Unfunded mandates, unnecessary oversight and incompatibility cited

Auburn, Calif. – The Placer County Board of Supervisors has passed a resolution to formally oppose Proposition 1, a measure on the March 5 statewide ballot that seeks voter approval of state-issued general obligation bonds that would provide more housing for the homeless and increase behavioral health treatment facilities. The board opposes the measure due to concerns that it would limit local control and flexibility over behavioral health services and reduce program funding to counties.

“The Placer County Board of Supervisors opposes Proposition 1 because it adds unfunded mandates, creates another expensive layer of bureaucracy and provides a solution for urban zones without considering the needs of rural counties,” said Board Chair and District 4 Supervisor Suzanne Jones. “Our Health and Human Services workers have their finger on the pulse of homelessness in Placer County and that is why we have a smaller unhoused population than most other counties in California.”

“Proposition 1 goes too far and dictates funding priorities that do not match our needs.”

Suzanne Jones, District 4 Supervisor

March Ballot

Proposition 1 was placed on the March 5 ballot to seek voter support for a two-bill legislative package that was signed by California Governor Gavin Newsom in October 2023. The first piece of legislation, Assembly Bill 531, would establish the Behavioral Health Infrastructure Bond Act of 2024, which would authorize $ 6.38 billion in general obligation bonds to finance the conversion, rehabilitation and construction of supportive housing and treatment facilities with the following stipulations on how the money is to be spent.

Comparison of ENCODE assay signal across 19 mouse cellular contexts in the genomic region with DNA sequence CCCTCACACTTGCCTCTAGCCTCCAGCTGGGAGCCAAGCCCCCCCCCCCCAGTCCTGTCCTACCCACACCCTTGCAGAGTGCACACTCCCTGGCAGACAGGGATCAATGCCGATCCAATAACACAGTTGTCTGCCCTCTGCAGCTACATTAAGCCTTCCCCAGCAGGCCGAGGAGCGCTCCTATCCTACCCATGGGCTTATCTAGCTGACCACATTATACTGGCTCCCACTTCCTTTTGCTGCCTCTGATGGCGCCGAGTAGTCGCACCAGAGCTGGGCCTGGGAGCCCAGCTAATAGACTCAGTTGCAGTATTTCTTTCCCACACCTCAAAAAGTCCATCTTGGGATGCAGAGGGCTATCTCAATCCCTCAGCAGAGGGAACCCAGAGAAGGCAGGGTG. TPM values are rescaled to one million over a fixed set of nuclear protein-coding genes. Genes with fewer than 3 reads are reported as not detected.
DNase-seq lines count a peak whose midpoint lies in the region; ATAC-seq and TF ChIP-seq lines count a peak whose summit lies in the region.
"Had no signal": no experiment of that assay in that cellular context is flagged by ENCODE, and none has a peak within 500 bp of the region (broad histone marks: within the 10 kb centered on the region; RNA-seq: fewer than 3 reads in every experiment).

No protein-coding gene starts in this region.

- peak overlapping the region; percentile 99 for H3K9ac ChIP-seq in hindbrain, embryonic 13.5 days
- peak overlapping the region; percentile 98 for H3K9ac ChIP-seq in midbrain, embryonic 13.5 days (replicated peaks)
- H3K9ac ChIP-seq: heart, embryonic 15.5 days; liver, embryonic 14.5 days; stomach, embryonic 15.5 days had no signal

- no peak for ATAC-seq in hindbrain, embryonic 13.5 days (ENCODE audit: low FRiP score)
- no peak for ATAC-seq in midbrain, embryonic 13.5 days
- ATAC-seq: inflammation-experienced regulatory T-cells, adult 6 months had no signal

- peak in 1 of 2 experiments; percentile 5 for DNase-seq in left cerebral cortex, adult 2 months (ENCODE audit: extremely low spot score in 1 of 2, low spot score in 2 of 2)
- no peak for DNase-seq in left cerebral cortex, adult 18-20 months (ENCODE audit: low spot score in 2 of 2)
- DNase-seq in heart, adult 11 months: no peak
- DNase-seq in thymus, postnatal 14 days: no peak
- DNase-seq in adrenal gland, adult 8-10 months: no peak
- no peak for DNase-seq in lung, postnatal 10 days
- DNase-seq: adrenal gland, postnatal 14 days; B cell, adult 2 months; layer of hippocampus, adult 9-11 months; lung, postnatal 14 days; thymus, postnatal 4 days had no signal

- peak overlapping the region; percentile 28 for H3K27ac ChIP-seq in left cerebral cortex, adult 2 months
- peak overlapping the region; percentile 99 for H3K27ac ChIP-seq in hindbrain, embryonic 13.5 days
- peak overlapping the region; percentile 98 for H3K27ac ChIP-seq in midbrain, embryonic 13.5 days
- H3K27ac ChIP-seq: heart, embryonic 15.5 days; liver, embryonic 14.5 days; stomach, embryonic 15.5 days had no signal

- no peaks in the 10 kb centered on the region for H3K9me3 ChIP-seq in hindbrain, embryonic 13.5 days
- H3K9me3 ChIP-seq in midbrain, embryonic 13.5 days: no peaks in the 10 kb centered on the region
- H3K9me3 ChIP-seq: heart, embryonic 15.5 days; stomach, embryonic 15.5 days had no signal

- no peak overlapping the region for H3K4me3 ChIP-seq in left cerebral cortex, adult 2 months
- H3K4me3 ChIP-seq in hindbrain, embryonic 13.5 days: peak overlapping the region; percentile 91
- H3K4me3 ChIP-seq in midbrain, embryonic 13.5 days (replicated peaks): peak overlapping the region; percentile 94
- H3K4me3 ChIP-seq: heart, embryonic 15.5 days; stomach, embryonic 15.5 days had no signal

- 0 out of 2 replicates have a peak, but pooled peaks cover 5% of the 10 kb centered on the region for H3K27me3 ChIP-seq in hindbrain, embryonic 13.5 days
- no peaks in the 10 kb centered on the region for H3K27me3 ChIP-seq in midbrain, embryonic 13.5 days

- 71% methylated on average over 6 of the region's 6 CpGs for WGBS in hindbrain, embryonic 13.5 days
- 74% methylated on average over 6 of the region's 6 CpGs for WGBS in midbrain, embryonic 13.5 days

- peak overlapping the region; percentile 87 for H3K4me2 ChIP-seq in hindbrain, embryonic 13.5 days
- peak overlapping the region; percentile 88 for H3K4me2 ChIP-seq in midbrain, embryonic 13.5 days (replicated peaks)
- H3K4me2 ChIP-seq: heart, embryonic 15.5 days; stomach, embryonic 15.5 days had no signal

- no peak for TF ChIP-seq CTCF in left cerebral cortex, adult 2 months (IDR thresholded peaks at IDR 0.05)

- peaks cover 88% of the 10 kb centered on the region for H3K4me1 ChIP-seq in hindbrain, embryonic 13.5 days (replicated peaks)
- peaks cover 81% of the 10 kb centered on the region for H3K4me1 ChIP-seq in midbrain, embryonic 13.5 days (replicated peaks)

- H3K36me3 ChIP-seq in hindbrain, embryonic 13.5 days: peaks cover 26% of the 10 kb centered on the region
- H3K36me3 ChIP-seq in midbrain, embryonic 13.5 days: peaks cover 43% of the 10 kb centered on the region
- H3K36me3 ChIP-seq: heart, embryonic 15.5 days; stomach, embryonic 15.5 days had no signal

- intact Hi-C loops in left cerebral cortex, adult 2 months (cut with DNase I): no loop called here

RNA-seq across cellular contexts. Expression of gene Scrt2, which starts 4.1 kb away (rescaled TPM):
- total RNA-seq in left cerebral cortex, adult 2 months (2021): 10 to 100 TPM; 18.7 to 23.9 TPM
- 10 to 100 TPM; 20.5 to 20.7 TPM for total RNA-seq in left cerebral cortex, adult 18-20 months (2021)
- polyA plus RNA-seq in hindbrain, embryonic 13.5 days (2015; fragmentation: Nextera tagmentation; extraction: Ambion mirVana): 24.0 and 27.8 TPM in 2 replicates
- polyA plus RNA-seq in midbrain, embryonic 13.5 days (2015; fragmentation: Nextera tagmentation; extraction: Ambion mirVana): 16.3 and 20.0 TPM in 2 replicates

1. Places for Mental Health Care and Drug or Alcohol Treatment
    $4.4 billion would be used to add more places for mental health care and drug or alcohol treatment with $1.5 billion of this allocation going to local governments and tribes for direct services.
  2. Housing
    $2 billion would be used by the state to turn hotels, motels and other buildings into housing. These funds would be used to award grants back to local governments to provide housing for people experiencing homelessness or at risk of becoming homeless. Of this allocation, $1 billion would be set aside specifically to assist veterans, who account for approximately 10,000 of California’s estimated 171,500 homeless population.

Significant changes

“The bond funding would only cover the cost to build housing infrastructure, leaving counties to assume the cost of operations with no additional funding,” said Placer County Legislative and Government Affairs Coordinator Joel Joyce during a presentation to the Board of Supervisors.

The state estimates the bond would build up to 4,350 housing units, with 2,350 set aside for veterans. The bond would provide housing to over 20% of veterans experiencing homelessness but meet only a fraction of the overall need in California.